Reason Three: The MKS is V6 only. In the beginning, the MKS program included the 4.4L V8 found in the Volvo XC90 and S80. This Yamaha-built unit is terrifically expensive and I guess Ford decided not to pony up to add it to the MKS. Mistake.
VehicleVoice and AutoPacific have conducted several research projects on what makes an ideal $50,000 luxury car and the evidence is very clear that a V8 engine in the lineup is the price of entry for a car in this class. The V8 does not have to be standard, but it needs to be offered. Sure it may be a low installation rate – especially with $3.00 per gallon gasoline, but the image halo of a V8 is indisputable. Having a twin turbo direct injection V6 gives MKS some performance panache, but there is no replacement for numbers of cylinders and displacement.
Reason Four: You will be able to get into a base MKS for less than $38,000. This is not flagship pricing. Clearly, Ford is leaving room at the top of the heap for a premium priced flagship with the specifications necessary to really command price points over $50,000.
Let’s not forget Reason Five: Nomenclature. Hopefully, once Jim Farley gets his feet on the ground he will review Lincoln’s present nomenclature plan and scrap it. Not clean or easy, but having Lincoln’s with alphanumeric nomenclature is folly. Go back to names!
Ford’s press release for the MKS is shown below the fold.
• • • • •


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Lincoln Resurrects Town Car – For Awhile

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As part of Ford’s semi-annual Way Forward plan, Ford announced that they will not cancel the venerable Lincoln Town Car after all. They made the sensible decision to move the Town Car from its decades-old home of Wixom, Michigan to the Ford Crown Victoria/Mercury Grand Marquis Plant in St. Thomas, Ontario.

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You can see what we at VehicleVoice think/thought of Ford’s plans for Lincoln in our Lincoln commits suicide blog of August 24, 2006.
Keeping the Town Car around helps Ford’s revenue picture, keeps the livery business happy and increases the utilization of the St. Thomas plant (where Ford just dropped one of two shifts). Apparently, the transition from Wixom to St. Thomas is not as easy as many believed. There will have to be some substantial changes to the cars to accommodate all three on the same line.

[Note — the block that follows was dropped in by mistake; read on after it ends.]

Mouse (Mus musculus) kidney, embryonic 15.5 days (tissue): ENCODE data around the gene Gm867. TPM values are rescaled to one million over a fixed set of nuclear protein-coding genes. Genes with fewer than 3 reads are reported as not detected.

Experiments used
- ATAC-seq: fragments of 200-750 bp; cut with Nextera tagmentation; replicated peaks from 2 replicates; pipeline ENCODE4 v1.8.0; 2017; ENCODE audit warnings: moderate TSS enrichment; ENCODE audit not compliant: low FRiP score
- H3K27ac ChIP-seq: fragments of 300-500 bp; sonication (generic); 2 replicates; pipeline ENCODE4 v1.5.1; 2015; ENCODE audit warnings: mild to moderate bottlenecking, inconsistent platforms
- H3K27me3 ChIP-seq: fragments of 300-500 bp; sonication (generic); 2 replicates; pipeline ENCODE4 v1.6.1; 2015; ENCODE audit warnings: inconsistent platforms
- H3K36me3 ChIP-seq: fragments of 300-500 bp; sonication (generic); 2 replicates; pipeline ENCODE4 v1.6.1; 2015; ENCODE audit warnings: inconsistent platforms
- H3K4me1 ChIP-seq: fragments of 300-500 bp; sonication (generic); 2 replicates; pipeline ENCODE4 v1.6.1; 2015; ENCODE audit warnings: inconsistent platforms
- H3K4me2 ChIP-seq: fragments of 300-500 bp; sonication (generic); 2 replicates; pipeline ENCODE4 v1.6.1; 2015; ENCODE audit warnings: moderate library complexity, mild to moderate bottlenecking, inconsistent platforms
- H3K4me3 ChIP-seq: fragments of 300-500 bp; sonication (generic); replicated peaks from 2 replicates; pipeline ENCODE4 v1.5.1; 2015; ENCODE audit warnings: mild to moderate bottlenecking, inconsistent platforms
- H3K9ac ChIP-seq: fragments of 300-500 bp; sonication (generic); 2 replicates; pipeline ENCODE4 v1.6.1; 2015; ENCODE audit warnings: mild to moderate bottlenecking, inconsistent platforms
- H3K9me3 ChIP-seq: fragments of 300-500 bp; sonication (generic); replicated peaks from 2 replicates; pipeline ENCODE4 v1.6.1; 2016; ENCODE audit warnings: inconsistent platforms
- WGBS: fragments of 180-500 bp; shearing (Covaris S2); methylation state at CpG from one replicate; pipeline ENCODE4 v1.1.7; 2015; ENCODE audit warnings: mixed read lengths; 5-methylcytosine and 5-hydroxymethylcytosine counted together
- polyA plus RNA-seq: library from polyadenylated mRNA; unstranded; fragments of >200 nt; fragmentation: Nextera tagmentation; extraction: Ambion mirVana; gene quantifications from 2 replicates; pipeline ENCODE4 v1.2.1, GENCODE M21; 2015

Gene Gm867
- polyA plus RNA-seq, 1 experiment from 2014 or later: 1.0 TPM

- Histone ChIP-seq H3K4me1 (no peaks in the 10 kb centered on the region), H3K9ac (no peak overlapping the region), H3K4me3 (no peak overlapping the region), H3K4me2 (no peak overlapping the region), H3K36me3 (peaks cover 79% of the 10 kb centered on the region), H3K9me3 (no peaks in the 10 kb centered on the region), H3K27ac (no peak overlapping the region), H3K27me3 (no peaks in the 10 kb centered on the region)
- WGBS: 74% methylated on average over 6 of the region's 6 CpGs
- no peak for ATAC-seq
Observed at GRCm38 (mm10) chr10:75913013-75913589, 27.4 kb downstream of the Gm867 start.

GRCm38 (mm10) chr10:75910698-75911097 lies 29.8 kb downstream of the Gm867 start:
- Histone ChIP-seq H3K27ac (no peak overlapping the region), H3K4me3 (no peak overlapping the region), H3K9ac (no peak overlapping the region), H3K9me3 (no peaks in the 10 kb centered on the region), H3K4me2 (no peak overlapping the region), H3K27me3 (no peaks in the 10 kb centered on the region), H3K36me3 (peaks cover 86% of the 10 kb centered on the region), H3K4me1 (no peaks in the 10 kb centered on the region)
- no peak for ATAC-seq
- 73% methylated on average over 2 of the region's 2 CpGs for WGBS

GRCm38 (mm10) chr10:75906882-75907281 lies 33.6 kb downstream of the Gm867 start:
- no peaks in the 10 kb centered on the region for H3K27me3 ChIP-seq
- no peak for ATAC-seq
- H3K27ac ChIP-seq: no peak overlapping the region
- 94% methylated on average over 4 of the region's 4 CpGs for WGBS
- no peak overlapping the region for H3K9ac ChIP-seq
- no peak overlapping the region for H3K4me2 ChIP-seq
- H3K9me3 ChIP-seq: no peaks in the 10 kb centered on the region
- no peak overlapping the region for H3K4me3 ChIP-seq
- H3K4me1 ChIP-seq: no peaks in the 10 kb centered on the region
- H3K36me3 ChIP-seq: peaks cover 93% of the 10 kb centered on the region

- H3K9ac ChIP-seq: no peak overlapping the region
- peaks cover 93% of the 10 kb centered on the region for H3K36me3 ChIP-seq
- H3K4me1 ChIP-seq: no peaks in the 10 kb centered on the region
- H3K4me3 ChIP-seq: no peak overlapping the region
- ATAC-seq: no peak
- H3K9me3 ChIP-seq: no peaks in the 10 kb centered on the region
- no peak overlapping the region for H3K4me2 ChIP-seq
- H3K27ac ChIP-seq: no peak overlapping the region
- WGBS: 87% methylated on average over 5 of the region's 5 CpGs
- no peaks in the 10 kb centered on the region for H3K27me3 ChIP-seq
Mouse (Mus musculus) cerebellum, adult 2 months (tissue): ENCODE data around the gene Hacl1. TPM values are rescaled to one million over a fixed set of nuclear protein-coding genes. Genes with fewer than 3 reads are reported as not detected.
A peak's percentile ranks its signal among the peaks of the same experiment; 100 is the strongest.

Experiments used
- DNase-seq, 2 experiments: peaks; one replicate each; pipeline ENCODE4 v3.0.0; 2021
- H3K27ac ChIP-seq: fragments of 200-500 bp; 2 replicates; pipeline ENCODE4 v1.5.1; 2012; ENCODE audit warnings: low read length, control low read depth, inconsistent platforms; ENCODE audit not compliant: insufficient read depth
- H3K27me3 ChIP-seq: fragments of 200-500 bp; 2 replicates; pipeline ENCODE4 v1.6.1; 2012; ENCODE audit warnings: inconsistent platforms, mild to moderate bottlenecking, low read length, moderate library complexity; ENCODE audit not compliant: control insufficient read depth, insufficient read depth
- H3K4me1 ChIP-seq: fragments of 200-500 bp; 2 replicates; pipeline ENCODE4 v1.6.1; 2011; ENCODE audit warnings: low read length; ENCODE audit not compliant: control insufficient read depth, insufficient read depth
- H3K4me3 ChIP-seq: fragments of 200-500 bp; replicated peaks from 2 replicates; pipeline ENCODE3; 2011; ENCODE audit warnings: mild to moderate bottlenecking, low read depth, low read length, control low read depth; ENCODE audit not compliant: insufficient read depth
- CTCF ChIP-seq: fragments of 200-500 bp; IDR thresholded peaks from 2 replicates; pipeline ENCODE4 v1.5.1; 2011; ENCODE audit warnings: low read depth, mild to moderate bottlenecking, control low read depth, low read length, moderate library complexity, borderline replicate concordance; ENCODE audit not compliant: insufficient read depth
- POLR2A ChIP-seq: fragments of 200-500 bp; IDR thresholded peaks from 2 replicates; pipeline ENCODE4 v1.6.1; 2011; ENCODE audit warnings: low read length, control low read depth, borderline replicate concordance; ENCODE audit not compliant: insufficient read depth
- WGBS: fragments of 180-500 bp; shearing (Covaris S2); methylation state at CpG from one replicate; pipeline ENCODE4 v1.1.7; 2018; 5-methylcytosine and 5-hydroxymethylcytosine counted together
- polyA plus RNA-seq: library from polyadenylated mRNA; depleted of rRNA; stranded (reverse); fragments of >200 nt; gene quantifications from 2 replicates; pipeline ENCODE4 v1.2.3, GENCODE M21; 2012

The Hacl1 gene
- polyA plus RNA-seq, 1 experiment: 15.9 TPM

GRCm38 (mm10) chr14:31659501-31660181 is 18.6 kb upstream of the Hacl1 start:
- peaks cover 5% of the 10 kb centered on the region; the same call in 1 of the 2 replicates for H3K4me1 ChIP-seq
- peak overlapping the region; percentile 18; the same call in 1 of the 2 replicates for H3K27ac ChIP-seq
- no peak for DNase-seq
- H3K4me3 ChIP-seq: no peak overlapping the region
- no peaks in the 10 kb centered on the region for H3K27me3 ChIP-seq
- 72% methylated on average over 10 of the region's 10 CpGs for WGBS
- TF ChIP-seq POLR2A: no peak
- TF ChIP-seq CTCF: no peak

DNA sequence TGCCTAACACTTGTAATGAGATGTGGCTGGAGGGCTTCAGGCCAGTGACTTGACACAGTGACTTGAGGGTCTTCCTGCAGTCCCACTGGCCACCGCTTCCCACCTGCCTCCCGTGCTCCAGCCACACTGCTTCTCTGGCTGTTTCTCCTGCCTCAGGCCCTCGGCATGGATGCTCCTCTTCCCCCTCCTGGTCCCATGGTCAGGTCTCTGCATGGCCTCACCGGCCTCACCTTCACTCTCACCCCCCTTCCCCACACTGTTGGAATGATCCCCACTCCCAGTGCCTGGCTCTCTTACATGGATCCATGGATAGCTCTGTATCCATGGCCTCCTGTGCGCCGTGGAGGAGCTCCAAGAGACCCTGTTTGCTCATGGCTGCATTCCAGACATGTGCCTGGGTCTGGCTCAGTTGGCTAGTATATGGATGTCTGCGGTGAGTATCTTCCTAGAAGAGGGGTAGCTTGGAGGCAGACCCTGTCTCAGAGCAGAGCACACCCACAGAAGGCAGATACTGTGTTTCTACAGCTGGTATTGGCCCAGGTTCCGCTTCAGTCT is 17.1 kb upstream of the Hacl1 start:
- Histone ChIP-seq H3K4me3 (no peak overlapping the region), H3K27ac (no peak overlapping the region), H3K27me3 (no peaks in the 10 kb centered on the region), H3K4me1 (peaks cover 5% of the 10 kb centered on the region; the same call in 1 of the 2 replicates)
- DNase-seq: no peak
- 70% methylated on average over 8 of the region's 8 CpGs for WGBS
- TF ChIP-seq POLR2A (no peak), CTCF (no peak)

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Lincoln Commits Suicide – Brand R.I.P.

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Ford has all but guaranteed the demise of its luxury Lincoln brand through a series of strategy, marketing and product blunders not recently seen in the American car industry. In effect, Ford has forced Lincoln’s suicide. While we would like to write the epitaph now, Lincoln’s death seems like a long, slow, painful trauma that will provide fodder for the business press for the next decade. VehicleVoice counts the various ways Lincoln has been killing itself over the past couple of years.
Working backward:

Lincoln Shoots Itself in the Stomach by Cancelling V8 engine on 2009 Lincoln MKS (pronounced Em Kay Ess, not Mark S):
This guarantees Lincoln will no longer be a luxury brand but a premium brand like Acura or Buick. Maybe the MKS will be an OK car, but with AWD and only a 260-plus horsepower V6 it can, at best, be an “almost-Acura-RL” which is off-concept at best. Even rumors of a range topping Twin-Turbo V6 with well over 300 horsepower will not offset the lack of the needed V8.
Lincoln Shoots Itself in the Shoulder by Cancelling the Lincoln Town Car: The Lincoln Town Car has not pretended to be at the top of the luxury car heap for decades, but with few improvements over the years, Town Car devolved into the Executive Car loved by livery buyers. Few Town Car sales were for personal use. So Ford allowed the Town Car to deteriorate from any Luxury Car pretenses it may have had, and become a luxurious black taxi driven by cabbies with ties. Just think what Ford could have achieved if they had implemented a major major change on the rear wheel drive Panther platform. New Town Car, New Grand Marquis, New Crown Vic… all built in Canada. Now, put in the 300HP 4.6L V8 and you could have a something to talk about